Monday

The Road Home


 
When he turned eighteen on December 10, 1942, Andrew knew his draft notice would soon follow. It took seven days, arriving on December 17. His older brother Frank had already shipped out. The two brothers fought in different parts of the world, Andrew mostly in occupied Italy and Frank in Asia.  As the war raged on they never communicated directly, hearing only snippets of information about each other when letters arrived from home. 

Uncle Frank and Dad, 1946
Unlike many families, theirs did not suffer the ultimate loss. They both survived the war.  In a circumstance that seemed written for a movie, after being unsure of the other’s condition for some time, they were discharged within days of each other and arrived home on the same day.

  After returning from the war, both brothers lived with an uncle in New Haven, Connecticut. One day, to his horror, Andrew’s cousin came home from work and informed him she had volunteered him as a senior prom date for a girl who worked with her.  He was livid, telling her he had no desire to go on a blind date or, at age 23, to take anyone to her senior prom. She told him she had talked him up to Elsie, telling her young friend how nice her cousin was and that they would make a perfect couple. She prevailed, convincing him to at least meet the girl. He agreed, and to his surprise, liked her enough to take her to her senior prom. In October of 1949 they wed. I was their second child. Good thing his cousin convinced him to meet her.

Mom and Dad October, 1949

Stories with those kinds of twists, turns and what-ifs are in every family. We all know accounts of almost missed opportunities, and the consequences. We’ve heard stories about people in our families who observed or even played a part in the major events of the twentieth century. It takes a little listening and asking a few questions to flesh out the accounts, but it’s worth it. The stories you gather are priceless and part of who you are.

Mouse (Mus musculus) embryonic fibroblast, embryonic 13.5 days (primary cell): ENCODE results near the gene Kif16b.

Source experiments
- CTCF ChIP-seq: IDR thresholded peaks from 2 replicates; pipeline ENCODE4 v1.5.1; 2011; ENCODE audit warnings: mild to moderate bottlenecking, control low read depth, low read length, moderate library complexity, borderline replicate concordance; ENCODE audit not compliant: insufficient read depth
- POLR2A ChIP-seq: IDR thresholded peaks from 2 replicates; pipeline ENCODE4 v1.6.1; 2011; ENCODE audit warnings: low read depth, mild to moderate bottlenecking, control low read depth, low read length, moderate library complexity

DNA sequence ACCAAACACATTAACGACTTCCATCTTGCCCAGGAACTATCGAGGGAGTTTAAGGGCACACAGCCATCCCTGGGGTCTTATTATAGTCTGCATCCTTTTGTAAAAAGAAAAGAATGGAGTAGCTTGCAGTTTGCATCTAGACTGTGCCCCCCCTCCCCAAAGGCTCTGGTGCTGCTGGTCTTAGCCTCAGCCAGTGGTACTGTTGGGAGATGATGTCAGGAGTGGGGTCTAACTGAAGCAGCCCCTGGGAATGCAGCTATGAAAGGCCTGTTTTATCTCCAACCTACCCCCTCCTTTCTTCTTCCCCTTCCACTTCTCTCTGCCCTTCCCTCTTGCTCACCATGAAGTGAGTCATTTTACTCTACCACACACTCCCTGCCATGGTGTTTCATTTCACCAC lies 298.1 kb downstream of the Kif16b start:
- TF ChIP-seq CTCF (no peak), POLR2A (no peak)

Second Avenue Story Club is dedicated to the idea that you cannot make up the things that really happen to people.

     In the weeks to come we’ll open up a conversation about writing family memoirs, whether actual accounts or fictionalized, as is the case in the novel Warming Up. We’ll discuss finding these stories and we’ll talk about how to tell them. The story teller’s art is in all of us. We just have to cultivate it a bit.

     Second Avenue Story Club will also include interviews with friends who have shown a knack for telling a story, and from time to time we’ll share some of the stories we gather.

     So, think about the unbelievable accounts you’ve heard from all the amazing characters at your family gatherings. You'll be sure to think of stories that need to be told. Maybe you'll become your family's historian.

     Thanks for reading. See you again soon.




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